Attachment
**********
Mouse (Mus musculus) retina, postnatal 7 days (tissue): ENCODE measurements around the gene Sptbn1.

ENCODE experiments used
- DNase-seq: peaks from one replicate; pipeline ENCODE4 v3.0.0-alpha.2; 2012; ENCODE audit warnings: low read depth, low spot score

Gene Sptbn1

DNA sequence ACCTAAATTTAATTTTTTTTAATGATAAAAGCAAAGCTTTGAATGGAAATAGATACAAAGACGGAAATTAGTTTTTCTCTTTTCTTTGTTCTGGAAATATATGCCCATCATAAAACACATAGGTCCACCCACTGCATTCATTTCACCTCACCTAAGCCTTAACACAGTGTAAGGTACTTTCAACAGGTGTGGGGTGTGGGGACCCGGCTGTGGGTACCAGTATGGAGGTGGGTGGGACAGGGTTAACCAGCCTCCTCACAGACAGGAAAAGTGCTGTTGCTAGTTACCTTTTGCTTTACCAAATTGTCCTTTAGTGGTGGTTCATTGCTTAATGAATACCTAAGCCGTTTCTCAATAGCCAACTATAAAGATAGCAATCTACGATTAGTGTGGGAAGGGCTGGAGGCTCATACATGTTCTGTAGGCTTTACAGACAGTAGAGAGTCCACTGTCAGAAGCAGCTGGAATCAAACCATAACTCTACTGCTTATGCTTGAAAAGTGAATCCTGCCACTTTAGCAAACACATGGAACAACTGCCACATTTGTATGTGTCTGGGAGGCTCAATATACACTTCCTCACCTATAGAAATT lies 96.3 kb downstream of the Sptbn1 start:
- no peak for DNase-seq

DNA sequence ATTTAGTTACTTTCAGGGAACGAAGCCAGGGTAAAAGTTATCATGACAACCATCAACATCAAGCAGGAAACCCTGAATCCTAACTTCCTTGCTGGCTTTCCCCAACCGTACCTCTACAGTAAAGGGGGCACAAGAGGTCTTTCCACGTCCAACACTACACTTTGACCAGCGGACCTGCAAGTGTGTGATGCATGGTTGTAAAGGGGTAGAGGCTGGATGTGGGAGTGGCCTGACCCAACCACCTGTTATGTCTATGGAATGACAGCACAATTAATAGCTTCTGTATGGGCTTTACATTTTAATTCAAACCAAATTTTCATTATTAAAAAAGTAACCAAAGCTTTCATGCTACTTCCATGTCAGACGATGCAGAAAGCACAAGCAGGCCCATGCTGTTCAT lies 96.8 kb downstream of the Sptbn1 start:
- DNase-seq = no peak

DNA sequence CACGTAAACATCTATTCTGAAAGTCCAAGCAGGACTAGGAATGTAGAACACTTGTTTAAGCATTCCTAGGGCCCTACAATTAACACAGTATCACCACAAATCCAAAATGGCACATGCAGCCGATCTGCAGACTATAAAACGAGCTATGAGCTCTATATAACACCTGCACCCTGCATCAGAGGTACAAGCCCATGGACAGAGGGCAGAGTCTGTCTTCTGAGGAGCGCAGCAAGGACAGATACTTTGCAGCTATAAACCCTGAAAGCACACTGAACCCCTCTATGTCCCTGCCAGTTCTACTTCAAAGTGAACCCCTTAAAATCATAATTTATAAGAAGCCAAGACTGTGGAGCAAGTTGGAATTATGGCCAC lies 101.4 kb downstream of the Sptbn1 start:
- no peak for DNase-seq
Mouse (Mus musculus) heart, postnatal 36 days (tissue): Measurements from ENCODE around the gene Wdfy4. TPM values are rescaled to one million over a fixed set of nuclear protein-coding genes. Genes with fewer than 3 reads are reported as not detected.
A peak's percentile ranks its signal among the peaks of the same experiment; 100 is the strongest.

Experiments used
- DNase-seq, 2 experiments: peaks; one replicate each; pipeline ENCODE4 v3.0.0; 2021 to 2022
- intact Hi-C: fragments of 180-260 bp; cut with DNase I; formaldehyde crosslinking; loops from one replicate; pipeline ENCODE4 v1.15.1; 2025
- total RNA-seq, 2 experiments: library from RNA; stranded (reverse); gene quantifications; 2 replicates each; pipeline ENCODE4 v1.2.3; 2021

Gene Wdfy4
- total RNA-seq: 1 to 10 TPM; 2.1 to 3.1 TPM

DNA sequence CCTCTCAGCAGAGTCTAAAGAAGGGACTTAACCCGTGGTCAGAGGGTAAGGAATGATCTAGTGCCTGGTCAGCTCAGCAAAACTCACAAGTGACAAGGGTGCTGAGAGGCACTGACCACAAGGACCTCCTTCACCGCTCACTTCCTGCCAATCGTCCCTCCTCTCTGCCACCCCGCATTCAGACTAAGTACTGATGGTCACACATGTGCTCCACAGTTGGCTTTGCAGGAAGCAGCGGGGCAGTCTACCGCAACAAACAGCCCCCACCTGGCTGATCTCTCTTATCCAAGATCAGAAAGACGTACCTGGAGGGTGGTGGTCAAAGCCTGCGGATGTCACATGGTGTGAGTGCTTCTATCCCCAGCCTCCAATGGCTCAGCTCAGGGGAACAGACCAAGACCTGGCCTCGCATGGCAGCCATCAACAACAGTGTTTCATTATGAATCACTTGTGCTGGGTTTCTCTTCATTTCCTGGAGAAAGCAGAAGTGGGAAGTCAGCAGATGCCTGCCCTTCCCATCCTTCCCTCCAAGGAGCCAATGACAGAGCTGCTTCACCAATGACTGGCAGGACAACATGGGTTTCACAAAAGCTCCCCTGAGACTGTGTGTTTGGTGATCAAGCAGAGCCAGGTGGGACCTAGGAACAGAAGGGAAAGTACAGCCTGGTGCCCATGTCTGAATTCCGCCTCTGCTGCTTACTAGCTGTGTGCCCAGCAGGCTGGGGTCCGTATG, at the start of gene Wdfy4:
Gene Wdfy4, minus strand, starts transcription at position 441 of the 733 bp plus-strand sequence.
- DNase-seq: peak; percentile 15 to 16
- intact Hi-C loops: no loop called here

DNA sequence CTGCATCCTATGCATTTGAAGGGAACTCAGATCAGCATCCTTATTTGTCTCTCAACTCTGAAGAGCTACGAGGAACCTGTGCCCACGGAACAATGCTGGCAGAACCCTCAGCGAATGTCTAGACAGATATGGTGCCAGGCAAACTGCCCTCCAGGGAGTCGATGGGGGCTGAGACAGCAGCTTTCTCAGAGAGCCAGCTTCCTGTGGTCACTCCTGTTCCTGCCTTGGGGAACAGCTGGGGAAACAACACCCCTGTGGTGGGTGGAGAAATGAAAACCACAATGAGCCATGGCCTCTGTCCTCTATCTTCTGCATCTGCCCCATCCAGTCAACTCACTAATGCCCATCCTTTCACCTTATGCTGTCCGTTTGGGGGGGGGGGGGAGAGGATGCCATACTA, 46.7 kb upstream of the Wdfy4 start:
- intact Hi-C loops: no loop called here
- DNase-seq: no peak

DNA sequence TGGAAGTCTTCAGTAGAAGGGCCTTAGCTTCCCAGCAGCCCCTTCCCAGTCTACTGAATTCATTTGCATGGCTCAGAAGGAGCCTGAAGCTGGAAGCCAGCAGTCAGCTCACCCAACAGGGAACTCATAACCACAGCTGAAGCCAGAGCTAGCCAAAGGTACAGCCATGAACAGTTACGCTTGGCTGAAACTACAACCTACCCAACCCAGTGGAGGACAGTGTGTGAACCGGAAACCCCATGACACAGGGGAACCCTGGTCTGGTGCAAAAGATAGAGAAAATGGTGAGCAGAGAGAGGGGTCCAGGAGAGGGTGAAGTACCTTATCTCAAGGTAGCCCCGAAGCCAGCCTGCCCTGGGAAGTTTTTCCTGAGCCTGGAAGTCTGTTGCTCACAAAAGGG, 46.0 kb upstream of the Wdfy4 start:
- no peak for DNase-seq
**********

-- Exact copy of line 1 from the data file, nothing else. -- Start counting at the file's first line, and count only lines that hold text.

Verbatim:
Mouse (Mus musculus) retina, postnatal 7 days (tissue): ENCODE measurements around the gene Sptbn1.